Sunday, October 06, 2013

An Easter Story


Sunday. Easter morning. Just like any other Sunday if I'm not on the road, I'm either hiking or at the park with my dog friend. 

I'm not a religious person, if you define religion as sort of a structured way of thinking about God and such.  I was raised Mormon but then went on to follow my own heart in search of a personal relationship with all things greater than myself.  Still, the holidays bring back memories of my childhood, mother, family and Easters past.


Beautiful warm breezy morning in Arizona as Halo and I walk around the park. Families have already staked out the picnic tables for what soon will be barbecues, cakes and egg hunts.  Near us a very large family had pulled together 2 picnic tables. Table tops decked with Easter baskets, crock pots of food, bags of candy and plastic Easter eggs.  Elderly family members, some in wheelchairs are gathering.  Halo swings in a bit to close wanting to check out the food and I have to rein her in. 

Off in the distance, I sit under a huge Palo Verde tree which is in the midst of a spectacular bloom and I like sitting under it as its blossoms have started to drop and the ground is covered in a beautiful confetti of yellow.  I share my breakfast with Halo and I'm enjoying my Starbucks and watching the families gather with small children, little girls dressed in Easter dresses.  I contently watch from afar.



New cars pull up and little girls and boys run up to the picnic and hug their seated grandparents. Little boys in collared shirts are playing ball with the Dads.  My thoughts are of family and remembering Easter with my mom. Coloring Easter eggs and remembering how I'd see our Easter baskets tucked high in a closet during the rest of year, empty and waiting. Thinking about wanting to move back to California and trying to define the direction I want my photography to take which constantly seems to shift as my priorities become clearer. These are my thoughts. Listening to Sarah Bareilles's  "I Choose You" in my headphones and thinking about missing those I've loved, still love.


As I'm watching this Easter family picnic I realize something is taking place and I pull my iPhone earpieces out and watch more intently.  Suddenly, in the midst of this idealistic family scene a fight has erupted between an adult daughter and an elderly mother. 

Both stand up to each other defiantly, a very heated exchange unfolds in front of the whole park.  The daughter and mother scream at each other, something about something being said about one of the children.  Obscenities are flying as the daughter gathers her 4 children, 2 girls, 1 boy and a baby and they start to leave. The little girls are screaming and hanging on to the grandparents, the little boy is slumped over on a picnic table crying as an adult consoling him is rubbing his back.  The daughter yells something at the mother about going back to Texas.  Family members trying to give the departing children their baskets but the mother wont let them take them. The children wailing  and they walk off, get in their SUV and drive off.  The elderly mother, left to be consoled by others is clearly upset.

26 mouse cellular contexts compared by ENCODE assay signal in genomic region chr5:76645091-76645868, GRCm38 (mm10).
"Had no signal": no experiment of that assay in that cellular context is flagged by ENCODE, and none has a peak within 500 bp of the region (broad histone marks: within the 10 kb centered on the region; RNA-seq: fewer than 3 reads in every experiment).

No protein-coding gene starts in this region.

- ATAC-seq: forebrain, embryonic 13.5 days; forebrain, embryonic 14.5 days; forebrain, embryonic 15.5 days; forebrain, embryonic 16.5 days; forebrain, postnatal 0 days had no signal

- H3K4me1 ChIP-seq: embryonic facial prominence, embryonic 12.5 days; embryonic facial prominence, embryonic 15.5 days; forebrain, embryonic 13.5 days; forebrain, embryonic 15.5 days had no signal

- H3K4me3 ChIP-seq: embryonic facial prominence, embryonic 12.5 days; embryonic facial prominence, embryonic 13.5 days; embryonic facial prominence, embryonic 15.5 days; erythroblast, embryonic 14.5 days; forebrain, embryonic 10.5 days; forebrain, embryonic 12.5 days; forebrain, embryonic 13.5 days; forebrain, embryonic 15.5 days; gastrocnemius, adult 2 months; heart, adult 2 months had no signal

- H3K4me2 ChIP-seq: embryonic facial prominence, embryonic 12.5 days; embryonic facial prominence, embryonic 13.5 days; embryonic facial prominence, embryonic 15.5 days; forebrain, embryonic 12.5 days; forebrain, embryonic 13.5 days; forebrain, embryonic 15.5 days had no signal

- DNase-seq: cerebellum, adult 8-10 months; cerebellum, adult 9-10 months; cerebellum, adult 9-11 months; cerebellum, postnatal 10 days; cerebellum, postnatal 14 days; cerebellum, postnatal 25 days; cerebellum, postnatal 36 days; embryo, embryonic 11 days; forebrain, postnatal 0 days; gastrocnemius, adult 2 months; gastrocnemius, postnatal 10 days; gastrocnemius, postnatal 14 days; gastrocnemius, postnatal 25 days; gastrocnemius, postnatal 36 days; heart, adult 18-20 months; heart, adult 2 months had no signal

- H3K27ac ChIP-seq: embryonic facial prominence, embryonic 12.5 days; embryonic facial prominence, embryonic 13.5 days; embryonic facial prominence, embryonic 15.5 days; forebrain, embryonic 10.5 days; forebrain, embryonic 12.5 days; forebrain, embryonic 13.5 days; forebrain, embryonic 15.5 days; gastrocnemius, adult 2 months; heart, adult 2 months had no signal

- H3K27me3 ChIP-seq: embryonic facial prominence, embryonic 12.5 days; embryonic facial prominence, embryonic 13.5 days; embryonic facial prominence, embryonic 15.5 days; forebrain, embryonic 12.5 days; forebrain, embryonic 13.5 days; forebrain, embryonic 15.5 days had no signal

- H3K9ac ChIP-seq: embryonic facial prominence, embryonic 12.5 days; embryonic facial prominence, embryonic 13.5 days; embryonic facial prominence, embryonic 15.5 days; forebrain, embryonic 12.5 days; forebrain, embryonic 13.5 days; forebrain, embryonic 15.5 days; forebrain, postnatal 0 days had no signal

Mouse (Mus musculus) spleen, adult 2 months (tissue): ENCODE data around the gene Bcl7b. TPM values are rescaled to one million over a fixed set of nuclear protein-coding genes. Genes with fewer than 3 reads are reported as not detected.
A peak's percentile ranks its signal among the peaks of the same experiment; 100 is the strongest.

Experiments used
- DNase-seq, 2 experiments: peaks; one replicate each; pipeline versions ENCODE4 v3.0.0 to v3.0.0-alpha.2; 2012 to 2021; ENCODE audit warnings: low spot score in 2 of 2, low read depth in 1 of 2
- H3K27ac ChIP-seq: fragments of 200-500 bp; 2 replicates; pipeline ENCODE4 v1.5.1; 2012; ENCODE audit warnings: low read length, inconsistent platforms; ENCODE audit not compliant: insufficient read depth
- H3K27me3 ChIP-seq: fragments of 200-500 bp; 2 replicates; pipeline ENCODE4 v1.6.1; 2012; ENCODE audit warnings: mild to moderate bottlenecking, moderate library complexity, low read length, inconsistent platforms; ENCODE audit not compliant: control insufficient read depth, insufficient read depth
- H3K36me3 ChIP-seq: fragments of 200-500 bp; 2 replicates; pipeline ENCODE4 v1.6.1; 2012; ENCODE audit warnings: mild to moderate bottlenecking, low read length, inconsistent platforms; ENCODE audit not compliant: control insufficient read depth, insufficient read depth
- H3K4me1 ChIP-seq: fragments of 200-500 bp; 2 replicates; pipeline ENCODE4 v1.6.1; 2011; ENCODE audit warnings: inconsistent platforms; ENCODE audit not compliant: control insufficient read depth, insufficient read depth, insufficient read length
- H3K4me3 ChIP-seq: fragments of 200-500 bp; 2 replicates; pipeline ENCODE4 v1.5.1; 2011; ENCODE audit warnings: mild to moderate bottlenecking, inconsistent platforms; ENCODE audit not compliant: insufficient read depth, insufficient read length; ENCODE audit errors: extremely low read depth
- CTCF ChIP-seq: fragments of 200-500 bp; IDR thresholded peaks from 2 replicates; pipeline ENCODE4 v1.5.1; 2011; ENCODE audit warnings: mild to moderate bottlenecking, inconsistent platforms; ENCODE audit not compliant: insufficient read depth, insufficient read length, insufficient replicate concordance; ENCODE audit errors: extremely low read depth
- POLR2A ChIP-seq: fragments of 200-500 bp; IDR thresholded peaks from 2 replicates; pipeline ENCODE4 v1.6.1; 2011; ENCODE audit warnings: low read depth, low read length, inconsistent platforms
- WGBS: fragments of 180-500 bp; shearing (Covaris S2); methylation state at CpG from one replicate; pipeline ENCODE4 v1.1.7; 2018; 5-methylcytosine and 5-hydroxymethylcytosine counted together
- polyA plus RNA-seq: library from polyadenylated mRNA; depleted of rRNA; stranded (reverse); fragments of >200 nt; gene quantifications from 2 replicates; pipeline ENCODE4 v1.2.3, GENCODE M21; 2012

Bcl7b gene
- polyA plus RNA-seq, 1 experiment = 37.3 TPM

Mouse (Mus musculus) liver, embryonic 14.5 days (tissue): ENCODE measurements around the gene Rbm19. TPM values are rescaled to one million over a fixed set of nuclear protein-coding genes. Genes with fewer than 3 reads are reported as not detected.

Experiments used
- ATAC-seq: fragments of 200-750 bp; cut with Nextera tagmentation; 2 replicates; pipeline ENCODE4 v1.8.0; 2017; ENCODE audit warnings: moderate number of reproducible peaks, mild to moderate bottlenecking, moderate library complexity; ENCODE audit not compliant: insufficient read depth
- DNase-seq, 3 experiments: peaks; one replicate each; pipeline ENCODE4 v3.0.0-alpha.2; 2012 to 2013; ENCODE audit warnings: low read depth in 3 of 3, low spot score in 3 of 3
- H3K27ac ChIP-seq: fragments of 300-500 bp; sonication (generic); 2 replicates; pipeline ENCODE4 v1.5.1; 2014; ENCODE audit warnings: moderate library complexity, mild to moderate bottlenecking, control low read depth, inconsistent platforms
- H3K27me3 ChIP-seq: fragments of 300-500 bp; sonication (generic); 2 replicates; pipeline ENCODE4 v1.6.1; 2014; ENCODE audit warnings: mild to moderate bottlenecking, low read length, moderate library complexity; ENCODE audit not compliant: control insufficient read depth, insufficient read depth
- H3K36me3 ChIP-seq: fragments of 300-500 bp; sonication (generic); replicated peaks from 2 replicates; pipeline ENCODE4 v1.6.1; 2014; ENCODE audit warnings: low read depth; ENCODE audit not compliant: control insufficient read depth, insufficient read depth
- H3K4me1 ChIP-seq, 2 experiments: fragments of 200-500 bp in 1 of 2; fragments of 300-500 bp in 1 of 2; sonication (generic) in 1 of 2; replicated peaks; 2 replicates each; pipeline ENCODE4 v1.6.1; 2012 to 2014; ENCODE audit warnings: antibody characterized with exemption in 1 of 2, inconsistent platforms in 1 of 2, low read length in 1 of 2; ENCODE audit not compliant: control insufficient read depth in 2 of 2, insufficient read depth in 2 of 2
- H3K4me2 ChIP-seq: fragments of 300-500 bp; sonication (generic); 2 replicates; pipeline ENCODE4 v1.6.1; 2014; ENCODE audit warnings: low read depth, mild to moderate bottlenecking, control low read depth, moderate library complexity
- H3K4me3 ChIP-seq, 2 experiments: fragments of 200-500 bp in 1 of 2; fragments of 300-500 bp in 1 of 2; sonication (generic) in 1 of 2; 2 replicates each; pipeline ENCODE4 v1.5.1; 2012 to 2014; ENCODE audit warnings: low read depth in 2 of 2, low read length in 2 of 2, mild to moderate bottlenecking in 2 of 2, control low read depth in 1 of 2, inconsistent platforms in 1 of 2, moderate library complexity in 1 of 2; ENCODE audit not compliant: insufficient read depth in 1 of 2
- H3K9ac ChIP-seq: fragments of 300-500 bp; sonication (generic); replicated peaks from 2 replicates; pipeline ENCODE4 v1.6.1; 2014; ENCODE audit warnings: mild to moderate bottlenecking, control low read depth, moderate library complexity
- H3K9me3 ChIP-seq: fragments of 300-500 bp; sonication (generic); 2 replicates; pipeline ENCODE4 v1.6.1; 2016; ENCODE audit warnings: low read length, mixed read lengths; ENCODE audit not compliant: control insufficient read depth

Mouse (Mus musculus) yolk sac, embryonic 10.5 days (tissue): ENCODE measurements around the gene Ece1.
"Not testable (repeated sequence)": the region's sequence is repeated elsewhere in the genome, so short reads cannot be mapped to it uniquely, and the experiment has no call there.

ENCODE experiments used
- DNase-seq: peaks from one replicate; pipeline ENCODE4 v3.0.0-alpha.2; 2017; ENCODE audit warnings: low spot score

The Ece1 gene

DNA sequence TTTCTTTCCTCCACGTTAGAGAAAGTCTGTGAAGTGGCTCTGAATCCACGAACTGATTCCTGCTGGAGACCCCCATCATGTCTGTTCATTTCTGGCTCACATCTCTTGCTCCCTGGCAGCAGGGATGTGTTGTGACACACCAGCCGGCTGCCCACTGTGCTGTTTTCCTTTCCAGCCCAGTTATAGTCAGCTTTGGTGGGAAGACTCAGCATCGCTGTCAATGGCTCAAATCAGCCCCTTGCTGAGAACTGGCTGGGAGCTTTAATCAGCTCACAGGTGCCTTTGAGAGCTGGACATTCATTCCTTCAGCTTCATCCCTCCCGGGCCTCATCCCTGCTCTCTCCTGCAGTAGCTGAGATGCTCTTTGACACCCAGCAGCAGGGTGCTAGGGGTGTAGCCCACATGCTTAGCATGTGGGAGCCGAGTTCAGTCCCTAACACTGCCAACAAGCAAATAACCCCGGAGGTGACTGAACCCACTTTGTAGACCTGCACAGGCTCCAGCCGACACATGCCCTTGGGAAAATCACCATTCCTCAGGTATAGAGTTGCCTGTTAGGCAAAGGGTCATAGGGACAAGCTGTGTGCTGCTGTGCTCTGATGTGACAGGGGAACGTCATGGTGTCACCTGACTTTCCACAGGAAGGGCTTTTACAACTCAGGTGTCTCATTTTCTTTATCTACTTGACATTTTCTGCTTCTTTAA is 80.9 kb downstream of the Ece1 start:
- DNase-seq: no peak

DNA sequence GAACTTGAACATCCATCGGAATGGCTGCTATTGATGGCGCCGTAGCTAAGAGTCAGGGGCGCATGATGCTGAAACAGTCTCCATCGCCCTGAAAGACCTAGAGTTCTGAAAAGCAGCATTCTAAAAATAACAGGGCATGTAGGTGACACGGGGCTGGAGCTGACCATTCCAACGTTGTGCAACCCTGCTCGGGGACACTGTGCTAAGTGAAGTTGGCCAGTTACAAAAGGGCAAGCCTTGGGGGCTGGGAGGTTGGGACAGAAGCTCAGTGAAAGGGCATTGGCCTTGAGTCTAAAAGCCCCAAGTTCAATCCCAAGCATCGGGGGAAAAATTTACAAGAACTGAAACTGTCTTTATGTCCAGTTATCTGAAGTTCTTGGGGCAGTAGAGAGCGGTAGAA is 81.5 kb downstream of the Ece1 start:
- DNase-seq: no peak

Putting my earpieces in to retreat back into the music, I realize this scene has clearly hit an emotional chord within me and I find myself needing to brush the tears off my cheeks as I sit under my tree.  I would give anything to have my mother back for one more Easter. To run across a grassy park in an Easter dress to hug my grandmother one more time.  To play in the park with my brothers when life was simple.  What I just witnessed seemed so pointless, so sad. 

This whole scene fell apart by words spoken. Poorly chosen perhaps?  Intentional or not?  Did they just hit a nerve or hit a limit? Who knows. I've always known the power of words. They can be instrumental in changing lives, uplifting and inspirational. Depending on who they come from can be destructive, painful and heartless.  Words have cost lives and changed history.  Did they know those could very well be the last words they may ever exchange.

One thing I know for sure is that the more you believe in yourself and the more you know your own truths the less affected you are by the words of others. It's a long journey to get to that place but certainly worth the peace of mind.  You can't go back and change history but words spoken today have the power to change the course of all your tomorrows. 

This Easter morning I sat under a big beautiful tree on a sunny and stunning morning with my dog and cried.  Not for myself,  I'll be OK but for words left unspoken and hearts left misunderstood. There is a lesson in this day. I'll think about my words and try use them tenderly. Know that being human  means making mistakes and having the humility to say your sorry is finding grace amongst  our humanness . You can't change history but you can change the very last word or deed you do.  Even if it's an apology or a kind parting gesture.  Tomorrow is always another chance to do it all better.

 On this Easter may your day be bright, your baskets full of color and chocolate and your words be tender.

Happy Easter to all